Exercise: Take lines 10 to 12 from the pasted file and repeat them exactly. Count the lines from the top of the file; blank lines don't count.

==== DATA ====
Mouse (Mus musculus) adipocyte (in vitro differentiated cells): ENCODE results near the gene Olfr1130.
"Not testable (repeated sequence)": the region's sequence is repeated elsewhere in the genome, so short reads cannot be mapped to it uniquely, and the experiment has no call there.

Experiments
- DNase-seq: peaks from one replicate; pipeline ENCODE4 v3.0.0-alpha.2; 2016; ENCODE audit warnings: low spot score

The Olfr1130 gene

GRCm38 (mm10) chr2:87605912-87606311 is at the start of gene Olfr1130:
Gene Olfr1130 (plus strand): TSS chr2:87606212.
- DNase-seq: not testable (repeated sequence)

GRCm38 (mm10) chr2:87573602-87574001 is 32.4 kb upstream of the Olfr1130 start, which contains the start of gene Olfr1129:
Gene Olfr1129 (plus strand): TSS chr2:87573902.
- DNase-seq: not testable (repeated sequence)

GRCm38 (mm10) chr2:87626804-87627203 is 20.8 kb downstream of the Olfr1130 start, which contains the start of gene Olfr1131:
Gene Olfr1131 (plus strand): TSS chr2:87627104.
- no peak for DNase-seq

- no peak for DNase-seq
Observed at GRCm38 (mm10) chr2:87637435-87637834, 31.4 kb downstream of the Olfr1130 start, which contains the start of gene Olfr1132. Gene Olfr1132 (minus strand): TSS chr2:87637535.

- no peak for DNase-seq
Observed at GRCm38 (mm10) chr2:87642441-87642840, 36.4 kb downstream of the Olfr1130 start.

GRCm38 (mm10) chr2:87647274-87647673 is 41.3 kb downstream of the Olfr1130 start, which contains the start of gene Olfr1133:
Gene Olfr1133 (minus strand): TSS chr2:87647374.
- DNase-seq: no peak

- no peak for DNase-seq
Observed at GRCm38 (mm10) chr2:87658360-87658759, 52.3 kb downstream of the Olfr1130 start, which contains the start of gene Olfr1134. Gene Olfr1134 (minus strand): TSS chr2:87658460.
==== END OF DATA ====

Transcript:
Gene Olfr1129 (plus strand): TSS chr2:87573902.
- DNase-seq: not testable (repeated sequence)

GRCm38 (mm10) chr2:87626804-87627203 is 20.8 kb downstream of the Olfr1130 start, which contains the start of gene Olfr1131: